Sadly, our Live Oak home is no longer underneath the SFO flight path. For decades I would lie in bed, trying to fall asleep, when I’d hear the approaching muted, far off roar of a jet, presumably from Shanghai or Bangkok, or maybe just from LA, & if I looked up
through our bedroom skylight at just the right moment I’d see the far away flickering lights of that flying boat of humanity for a few precious seconds, leaving me to imagine their thoughts (& dreams, if they’d managed to fall asleep) at that moment too, & where they’d come from & where they thought they were going. Sometimes I tried to stay awake just to see those planes pass by, high up, with their cargo of spoken &, for some, unspeakable stories.
But alas, sky lights pass above our skylight no more. The SFO flight path has been reconfigured eastward & earthward. The earthlings under the new flight path aren’t happy & legislators are demanding answers: Who made this decision? Why do the planes now fly over us? What’s the rationale for such significantly lower altitudes? Why are they so loud? (- see previous question.) Why do we have to shoulder this burden of 21st century civilization? Why not move the flight path over someone else? Jeez FAA, at least please shift it higher up, further away from these vociferous primates.
Why us? Why them?
Which can be similar to the questions we ask at funerals of someone younger than we think they ought to have been when death arrived. We still sense their physical presence & can be overwhelmed by deep feelings of love for the uniquely-wonderful human they were. During a recent funeral though, I wanted to ask my pew-mates: what else runs through your mind during these somber community gatherings? Be honest. Do you look forward to seeing co-workers who are two decades older (as are you too) but with whom you can’t really talk (no, not there) about what’s happened in your respective lives during those wisdom-building years? Do you wonder what people might say about you at a gathering like this, & wish they would instead just say it to you (or not) next week, or sometime when you could actually appreciate (or maybe even learn from) it? (- granted, this thought doesn’t technically apply to me, because the MediCare cohort is probably considered “old enough” for our inevitable fate…). & finally, do you rail at the apathetic gods about why these particular unfalteringly fantastic folks were the ones who died too young of a stroke at 50, cancer at 35, mental illness at 19? What do we mean by too young, anyway?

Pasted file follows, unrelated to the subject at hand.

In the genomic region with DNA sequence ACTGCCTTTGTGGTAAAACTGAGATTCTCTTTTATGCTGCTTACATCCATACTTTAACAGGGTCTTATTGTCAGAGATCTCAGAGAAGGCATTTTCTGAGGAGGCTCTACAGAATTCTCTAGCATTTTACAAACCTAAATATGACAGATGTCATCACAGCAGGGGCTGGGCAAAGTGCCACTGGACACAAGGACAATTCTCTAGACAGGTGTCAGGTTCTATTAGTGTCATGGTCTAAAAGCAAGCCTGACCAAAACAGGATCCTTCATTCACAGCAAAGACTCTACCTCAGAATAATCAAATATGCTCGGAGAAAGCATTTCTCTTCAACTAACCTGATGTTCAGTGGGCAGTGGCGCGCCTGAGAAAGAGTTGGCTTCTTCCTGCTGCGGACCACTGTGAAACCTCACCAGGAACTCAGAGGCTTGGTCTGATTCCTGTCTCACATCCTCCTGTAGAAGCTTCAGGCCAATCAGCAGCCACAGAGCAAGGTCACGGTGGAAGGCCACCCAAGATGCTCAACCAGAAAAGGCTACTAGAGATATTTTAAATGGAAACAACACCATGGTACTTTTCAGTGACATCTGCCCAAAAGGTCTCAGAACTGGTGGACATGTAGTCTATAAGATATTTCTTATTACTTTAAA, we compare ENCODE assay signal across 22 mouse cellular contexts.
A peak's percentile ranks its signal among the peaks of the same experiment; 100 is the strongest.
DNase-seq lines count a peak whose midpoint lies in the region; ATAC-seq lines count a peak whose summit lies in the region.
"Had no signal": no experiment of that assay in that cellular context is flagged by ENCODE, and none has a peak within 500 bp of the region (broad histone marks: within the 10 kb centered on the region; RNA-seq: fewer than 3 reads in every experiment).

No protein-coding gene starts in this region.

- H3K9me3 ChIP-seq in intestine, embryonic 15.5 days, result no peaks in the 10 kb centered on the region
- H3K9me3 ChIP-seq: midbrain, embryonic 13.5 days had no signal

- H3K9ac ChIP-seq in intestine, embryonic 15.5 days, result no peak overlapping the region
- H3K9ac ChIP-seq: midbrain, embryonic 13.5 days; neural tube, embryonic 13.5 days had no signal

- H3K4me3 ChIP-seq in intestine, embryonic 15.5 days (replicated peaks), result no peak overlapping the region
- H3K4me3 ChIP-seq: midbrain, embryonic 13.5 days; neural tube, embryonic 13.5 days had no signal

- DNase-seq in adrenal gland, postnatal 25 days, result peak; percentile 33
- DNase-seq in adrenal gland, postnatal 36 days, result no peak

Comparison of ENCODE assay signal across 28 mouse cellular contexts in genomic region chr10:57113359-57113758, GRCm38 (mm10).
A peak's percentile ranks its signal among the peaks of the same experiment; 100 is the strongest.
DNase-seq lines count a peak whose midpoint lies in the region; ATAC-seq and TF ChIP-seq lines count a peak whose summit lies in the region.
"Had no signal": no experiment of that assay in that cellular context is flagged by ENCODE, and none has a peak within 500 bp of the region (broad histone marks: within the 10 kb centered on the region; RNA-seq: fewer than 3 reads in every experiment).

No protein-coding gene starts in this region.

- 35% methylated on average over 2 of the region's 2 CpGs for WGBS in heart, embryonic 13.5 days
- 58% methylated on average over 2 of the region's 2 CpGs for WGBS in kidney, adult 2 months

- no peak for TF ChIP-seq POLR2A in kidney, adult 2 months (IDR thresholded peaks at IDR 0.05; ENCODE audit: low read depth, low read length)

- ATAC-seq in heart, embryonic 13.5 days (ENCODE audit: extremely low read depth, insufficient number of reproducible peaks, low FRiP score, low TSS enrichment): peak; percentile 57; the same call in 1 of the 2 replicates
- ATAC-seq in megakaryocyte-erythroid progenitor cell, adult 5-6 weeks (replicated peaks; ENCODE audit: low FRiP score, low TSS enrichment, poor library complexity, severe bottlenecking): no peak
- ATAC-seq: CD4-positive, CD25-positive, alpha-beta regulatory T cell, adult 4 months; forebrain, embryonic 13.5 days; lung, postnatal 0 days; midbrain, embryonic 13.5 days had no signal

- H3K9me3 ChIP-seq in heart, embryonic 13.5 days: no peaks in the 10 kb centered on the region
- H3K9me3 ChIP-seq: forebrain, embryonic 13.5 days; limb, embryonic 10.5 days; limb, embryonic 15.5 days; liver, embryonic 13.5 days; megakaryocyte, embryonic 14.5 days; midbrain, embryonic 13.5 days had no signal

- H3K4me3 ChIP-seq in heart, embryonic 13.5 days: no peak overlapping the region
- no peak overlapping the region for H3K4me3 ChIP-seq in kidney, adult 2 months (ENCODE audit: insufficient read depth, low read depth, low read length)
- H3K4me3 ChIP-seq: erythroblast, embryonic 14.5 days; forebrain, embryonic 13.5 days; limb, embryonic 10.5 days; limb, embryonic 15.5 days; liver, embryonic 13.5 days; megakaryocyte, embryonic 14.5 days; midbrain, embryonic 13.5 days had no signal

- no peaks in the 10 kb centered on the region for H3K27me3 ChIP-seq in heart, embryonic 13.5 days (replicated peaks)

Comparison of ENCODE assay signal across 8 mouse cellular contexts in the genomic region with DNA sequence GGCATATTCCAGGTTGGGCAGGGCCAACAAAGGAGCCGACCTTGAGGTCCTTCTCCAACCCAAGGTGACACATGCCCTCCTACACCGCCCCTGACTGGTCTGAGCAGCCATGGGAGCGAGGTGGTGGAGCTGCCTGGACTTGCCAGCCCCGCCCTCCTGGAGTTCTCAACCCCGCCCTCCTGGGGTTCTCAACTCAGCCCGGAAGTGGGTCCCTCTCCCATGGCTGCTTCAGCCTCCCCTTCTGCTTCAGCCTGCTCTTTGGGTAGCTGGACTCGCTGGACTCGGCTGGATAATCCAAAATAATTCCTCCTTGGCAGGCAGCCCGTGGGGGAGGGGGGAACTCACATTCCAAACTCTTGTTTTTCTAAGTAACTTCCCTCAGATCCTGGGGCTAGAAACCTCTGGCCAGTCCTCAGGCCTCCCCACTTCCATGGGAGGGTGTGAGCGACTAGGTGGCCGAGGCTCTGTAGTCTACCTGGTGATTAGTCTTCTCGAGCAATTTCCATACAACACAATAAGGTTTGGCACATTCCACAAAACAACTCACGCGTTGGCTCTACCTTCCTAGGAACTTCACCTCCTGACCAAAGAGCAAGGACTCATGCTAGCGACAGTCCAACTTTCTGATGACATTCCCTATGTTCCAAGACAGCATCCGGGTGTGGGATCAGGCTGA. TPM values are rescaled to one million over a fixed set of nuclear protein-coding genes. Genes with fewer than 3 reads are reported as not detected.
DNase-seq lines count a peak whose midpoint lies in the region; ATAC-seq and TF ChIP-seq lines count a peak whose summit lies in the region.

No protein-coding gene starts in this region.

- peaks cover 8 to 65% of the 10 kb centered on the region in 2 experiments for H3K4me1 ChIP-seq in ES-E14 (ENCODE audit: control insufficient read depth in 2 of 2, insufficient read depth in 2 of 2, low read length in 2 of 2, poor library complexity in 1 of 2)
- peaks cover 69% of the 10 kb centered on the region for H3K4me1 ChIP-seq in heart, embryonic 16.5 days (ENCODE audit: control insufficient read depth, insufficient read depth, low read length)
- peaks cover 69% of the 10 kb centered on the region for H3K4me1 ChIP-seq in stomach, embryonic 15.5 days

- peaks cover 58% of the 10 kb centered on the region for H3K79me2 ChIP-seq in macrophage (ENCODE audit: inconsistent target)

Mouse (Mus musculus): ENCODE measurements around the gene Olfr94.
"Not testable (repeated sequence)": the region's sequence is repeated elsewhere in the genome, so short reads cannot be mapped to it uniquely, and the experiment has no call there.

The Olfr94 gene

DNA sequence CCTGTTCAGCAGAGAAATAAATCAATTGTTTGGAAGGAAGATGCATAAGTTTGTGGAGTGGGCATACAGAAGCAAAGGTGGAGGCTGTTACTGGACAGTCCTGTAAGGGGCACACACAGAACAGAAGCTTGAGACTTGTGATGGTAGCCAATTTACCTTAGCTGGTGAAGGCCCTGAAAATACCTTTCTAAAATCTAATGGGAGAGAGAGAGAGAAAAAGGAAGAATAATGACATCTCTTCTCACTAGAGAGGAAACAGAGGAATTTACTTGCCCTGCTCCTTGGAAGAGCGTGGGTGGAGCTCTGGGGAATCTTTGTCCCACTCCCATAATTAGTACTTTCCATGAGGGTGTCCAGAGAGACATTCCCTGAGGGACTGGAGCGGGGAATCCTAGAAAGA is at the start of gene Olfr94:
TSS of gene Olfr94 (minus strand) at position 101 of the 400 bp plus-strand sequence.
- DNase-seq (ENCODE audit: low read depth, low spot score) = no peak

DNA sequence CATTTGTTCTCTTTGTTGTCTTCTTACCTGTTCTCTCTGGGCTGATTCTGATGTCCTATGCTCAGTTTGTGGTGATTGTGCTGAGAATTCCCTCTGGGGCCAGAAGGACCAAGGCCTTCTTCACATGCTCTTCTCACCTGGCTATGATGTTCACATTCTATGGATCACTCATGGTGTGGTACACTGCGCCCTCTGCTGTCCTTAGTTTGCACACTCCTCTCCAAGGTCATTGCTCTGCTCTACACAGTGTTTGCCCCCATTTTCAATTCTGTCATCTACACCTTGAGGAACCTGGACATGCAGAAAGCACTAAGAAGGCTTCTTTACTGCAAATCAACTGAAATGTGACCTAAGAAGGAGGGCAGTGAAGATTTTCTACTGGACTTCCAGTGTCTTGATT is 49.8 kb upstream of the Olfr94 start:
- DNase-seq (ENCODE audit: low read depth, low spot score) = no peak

Why them? Why us?
One longs to hear a coherent story; one tries to conceptualize a rational flight path. Most of us value cause & effect, sequential steps, logical outcomes. Sometimes we understandably become obsessed with the irrationality of unexpectedly tragic, or even just unexpectedly annoying, changes in the path. Sometimes we just happen to be sleeping on the wrong plane.
In my experience, life is pretty much the luck of the draw (n.b., I didn’t say ‘crap shoot’ because this is a family blog & people might misunderstand the c word in this context). I suspect that’s one reason why I love playing Mah Jongg: the ancient Chinese who crafted the game clearly embraced the concept of luck. Occasionally the tiles present a sure winning path, but (more often) there just doesn’t seem to be a fair distribution of jokers, or the timing of their appearance isn’t at all helpful. Another game of luck is not knowing which of our own unique collection of genes will fire (or not) along life’s path, & although we know that environment (in the broadest sense: air, food, family, stress, hugs/day, etc.) interacts with heredity, science is just now beginning to learn more about these interactions.
So, I’m perseveringly adjusting to fewer late night flight dreams, & friends are sadly adjusting to daily life without cherished loved ones. Forgive me for coupling these incomparable losses in this random moment – just trying to make some sense of it all…